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Remember, we used to collect all the toy species from our chips' packets. We were all confused about how many more chips to buy? Here is how, probability guides us through in this ISI MStat 2013 Problem 9.

Chips are on sale for Rs. 30 each. Each chip contains exactly one toy, which can be one of four types with equal probability. Suppose you keep on buying chips and stop when you collect all the four types of toys. What will be your expected expenditure?

I am really excited to find the solution. Remember, in your childhood, you were excited to buy packets of chips to collect all the toys and show them to your friends. There was a problem, that you don't have enough money to buy the chips. A natural question was how much money you have to spend?

See, the problem is right here! Let's dive into the solution. Remember we have to be a little bit mathematical here.

Let's see how we get the four new toys.

1st new toy \( \rightarrow \) 2nd new toy \( \rightarrow \) 3rd new toy \( \rightarrow \) 4th new toy.

\( N_1\) = The number of chips to be bought to get the first new toy.

\( N_2\) = The number of chips to be bought to get the second new toy after you got the first new toy.

\( N_3\) = The number of chips to be bought to get the third new toy after you got the second new toy.

\( N_4\) = The number of chips to be bought to get the fourth new toy after you got the third new toy.

Observe that the expected number of chips to be bought = \( E ( N_1 + N_2 + N_3 + N_4 \) = \(E (N_1) + E(N_2) + E(N_3) + E(N_4) \).

Now, can you guess what are the random variables \( N_1, N_2, N_3, N_4 \)?

There are all geometric random variables. ( Why? )

[ Hint : Success is when you don't get the already observed toys ]

Observe that \( N_i\) ~ Geom(\(\frac{4-i}{4}\)) ( Why? )

If \(N\) ~ Geom(\(p\)), then \(E(N) = \frac{1}{p}\).

Therefore, the required number of chips to be brought is \( 4 \times \sum_{i=1}{4} \frac{1}{4} = 8 + \frac{1}{3}\).

Therefore, you can guess, what will be the answer if there are \(n\) toys? ( \(n H_n\) ) , where \(H_n\) is the nth harmonic number.

```
v = NULL
N = 0
n = 4 #number of toys
init = rep(0,n)
toy = rep(0,n)
True = rep(TRUE,n)
for (j in 1:10000)
{
for (i in 1:100)
{
s = sample(4,1)
toy[s] = toy[s] + 1
N = N + 1
if (identical (toy > init, True))
{
break
}
}
v = c(v,N)
N = 0
toy = rep(0,n)
}
mean(v) = # 8.3214
```

Therefore, it is verified by simulation.

Stay Tuned! Stay Shambho!

Remember, we used to collect all the toy species from our chips' packets. We were all confused about how many more chips to buy? Here is how, probability guides us through in this ISI MStat 2013 Problem 9.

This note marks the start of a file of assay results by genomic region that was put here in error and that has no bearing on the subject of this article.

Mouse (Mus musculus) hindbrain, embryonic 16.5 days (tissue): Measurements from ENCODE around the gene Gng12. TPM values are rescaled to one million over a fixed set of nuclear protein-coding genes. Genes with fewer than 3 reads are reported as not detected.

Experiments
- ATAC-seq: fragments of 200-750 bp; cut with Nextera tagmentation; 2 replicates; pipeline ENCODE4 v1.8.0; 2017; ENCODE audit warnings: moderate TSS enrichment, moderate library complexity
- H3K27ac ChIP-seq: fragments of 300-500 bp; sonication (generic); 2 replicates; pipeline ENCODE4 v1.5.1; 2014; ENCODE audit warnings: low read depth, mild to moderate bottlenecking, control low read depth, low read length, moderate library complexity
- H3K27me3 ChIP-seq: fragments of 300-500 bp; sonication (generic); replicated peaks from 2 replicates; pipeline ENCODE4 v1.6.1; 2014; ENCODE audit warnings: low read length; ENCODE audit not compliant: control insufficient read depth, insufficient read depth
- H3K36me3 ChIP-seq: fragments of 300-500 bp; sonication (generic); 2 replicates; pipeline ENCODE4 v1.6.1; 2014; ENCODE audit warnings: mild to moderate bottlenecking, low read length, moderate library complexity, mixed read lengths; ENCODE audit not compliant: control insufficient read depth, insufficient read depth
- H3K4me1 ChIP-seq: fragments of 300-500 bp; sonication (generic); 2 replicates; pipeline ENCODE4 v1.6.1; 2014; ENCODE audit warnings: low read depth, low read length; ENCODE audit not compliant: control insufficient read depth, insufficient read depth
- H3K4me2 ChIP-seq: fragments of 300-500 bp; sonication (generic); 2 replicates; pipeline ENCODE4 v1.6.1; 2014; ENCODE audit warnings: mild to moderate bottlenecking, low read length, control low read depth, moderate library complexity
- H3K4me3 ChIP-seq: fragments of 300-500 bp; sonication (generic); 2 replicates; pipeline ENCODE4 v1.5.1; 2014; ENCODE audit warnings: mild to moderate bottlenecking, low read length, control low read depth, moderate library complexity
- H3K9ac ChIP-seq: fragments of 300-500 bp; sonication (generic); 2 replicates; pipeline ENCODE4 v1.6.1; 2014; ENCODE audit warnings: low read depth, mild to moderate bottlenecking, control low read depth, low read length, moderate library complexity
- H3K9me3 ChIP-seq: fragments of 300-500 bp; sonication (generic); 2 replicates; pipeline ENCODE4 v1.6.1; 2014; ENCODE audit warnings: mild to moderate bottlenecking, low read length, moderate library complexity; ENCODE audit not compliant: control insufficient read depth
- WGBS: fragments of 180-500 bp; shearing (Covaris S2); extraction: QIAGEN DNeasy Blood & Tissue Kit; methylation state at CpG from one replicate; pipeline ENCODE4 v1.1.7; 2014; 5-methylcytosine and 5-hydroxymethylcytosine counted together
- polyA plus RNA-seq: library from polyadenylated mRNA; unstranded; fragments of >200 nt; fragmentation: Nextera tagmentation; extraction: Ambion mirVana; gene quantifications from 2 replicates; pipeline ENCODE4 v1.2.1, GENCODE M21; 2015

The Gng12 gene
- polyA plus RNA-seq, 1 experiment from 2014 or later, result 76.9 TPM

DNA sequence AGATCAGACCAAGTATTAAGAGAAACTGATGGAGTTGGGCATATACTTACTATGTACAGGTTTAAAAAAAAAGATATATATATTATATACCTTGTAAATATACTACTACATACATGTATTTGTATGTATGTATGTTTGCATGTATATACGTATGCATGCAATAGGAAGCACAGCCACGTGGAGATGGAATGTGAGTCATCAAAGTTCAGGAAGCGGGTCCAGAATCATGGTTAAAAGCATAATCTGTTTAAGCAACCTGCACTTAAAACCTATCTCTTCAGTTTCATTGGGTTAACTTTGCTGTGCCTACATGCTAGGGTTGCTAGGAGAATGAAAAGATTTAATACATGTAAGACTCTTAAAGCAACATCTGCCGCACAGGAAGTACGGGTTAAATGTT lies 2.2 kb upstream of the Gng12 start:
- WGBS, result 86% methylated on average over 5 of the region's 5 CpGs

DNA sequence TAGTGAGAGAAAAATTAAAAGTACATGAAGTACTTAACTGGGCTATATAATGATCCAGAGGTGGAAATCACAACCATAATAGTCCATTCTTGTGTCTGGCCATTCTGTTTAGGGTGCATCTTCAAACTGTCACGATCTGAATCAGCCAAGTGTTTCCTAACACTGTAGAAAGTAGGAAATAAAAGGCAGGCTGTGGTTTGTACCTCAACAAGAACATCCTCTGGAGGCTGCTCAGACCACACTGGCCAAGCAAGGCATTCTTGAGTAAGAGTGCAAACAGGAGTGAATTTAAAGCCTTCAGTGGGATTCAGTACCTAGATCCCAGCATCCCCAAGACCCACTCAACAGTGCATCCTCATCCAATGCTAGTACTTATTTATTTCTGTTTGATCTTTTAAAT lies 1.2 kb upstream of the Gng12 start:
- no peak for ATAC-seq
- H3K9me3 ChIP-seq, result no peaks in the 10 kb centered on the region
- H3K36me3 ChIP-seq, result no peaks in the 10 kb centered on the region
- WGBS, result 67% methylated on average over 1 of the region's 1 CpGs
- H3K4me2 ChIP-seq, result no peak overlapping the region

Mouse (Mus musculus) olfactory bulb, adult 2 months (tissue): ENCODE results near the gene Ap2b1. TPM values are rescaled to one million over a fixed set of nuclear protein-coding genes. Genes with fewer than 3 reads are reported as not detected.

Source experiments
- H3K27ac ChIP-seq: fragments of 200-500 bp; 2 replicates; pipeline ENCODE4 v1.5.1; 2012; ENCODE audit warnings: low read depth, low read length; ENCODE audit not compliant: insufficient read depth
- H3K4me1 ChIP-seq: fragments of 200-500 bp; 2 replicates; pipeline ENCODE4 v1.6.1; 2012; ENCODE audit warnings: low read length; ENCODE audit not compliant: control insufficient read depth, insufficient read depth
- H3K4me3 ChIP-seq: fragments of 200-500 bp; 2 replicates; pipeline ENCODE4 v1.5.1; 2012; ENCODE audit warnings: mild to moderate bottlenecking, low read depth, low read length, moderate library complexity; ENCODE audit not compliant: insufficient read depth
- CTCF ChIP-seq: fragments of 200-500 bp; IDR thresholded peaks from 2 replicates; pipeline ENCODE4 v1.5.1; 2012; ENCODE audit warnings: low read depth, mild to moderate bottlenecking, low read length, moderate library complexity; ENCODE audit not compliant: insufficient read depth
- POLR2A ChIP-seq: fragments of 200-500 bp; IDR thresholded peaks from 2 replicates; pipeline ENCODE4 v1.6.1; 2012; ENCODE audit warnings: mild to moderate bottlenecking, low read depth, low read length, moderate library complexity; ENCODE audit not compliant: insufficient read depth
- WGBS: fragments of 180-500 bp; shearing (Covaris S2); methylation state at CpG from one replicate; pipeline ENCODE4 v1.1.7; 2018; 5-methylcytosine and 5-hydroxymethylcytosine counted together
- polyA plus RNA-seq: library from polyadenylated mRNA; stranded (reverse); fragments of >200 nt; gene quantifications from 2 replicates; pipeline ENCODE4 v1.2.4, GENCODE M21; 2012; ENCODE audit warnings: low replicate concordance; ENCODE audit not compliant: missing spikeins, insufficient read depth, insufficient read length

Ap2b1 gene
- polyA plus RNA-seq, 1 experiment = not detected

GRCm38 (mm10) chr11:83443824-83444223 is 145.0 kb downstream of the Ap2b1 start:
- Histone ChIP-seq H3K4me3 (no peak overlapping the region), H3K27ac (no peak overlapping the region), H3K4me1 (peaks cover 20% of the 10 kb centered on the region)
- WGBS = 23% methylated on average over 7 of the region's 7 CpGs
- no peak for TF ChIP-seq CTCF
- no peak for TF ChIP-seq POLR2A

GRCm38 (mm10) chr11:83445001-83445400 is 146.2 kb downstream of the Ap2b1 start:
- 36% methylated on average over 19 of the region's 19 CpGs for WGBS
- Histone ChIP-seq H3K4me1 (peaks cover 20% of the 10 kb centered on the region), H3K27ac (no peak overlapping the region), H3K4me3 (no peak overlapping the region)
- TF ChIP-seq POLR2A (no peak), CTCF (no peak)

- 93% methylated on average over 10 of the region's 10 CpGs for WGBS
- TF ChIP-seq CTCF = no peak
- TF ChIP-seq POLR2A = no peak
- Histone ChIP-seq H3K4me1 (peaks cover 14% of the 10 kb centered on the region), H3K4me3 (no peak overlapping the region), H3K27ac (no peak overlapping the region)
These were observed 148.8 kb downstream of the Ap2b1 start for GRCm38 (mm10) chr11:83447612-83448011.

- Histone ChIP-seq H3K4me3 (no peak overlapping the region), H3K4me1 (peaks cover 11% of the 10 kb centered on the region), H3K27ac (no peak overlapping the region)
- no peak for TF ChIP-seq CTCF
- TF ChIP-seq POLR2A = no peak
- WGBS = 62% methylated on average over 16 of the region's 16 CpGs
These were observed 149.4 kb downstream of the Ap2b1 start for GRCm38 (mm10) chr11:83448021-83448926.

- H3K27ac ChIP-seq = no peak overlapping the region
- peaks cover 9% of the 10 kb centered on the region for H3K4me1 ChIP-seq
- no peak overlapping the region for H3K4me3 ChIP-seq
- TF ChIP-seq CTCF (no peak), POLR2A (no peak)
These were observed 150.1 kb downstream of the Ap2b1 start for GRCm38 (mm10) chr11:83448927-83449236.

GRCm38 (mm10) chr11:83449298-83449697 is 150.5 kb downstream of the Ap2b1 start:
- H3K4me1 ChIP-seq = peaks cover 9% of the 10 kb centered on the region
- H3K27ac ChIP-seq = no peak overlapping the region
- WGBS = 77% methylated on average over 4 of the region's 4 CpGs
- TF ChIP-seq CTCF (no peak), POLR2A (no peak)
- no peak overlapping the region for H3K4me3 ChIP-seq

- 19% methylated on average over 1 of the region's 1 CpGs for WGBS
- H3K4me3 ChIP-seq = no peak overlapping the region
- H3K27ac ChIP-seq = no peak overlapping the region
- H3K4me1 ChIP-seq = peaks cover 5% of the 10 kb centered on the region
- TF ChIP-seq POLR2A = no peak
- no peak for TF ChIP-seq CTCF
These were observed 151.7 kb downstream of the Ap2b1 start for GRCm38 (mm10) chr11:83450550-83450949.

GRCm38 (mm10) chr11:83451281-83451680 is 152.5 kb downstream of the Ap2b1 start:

Chips are on sale for Rs. 30 each. Each chip contains exactly one toy, which can be one of four types with equal probability. Suppose you keep on buying chips and stop when you collect all the four types of toys. What will be your expected expenditure?

I am really excited to find the solution. Remember, in your childhood, you were excited to buy packets of chips to collect all the toys and show them to your friends. There was a problem, that you don't have enough money to buy the chips. A natural question was how much money you have to spend?

See, the problem is right here! Let's dive into the solution. Remember we have to be a little bit mathematical here.

Let's see how we get the four new toys.

1st new toy \( \rightarrow \) 2nd new toy \( \rightarrow \) 3rd new toy \( \rightarrow \) 4th new toy.

\( N_1\) = The number of chips to be bought to get the first new toy.

\( N_2\) = The number of chips to be bought to get the second new toy after you got the first new toy.

\( N_3\) = The number of chips to be bought to get the third new toy after you got the second new toy.

\( N_4\) = The number of chips to be bought to get the fourth new toy after you got the third new toy.

Observe that the expected number of chips to be bought = \( E ( N_1 + N_2 + N_3 + N_4 \) = \(E (N_1) + E(N_2) + E(N_3) + E(N_4) \).

Now, can you guess what are the random variables \( N_1, N_2, N_3, N_4 \)?

There are all geometric random variables. ( Why? )

[ Hint : Success is when you don't get the already observed toys ]

Observe that \( N_i\) ~ Geom(\(\frac{4-i}{4}\)) ( Why? )

If \(N\) ~ Geom(\(p\)), then \(E(N) = \frac{1}{p}\).

Therefore, the required number of chips to be brought is \( 4 \times \sum_{i=1}{4} \frac{1}{4} = 8 + \frac{1}{3}\).

Therefore, you can guess, what will be the answer if there are \(n\) toys? ( \(n H_n\) ) , where \(H_n\) is the nth harmonic number.

```
v = NULL
N = 0
n = 4 #number of toys
init = rep(0,n)
toy = rep(0,n)
True = rep(TRUE,n)
for (j in 1:10000)
{
for (i in 1:100)
{
s = sample(4,1)
toy[s] = toy[s] + 1
N = N + 1
if (identical (toy > init, True))
{
break
}
}
v = c(v,N)
N = 0
toy = rep(0,n)
}
mean(v) = # 8.3214
```

Therefore, it is verified by simulation.

Stay Tuned! Stay Shambho!

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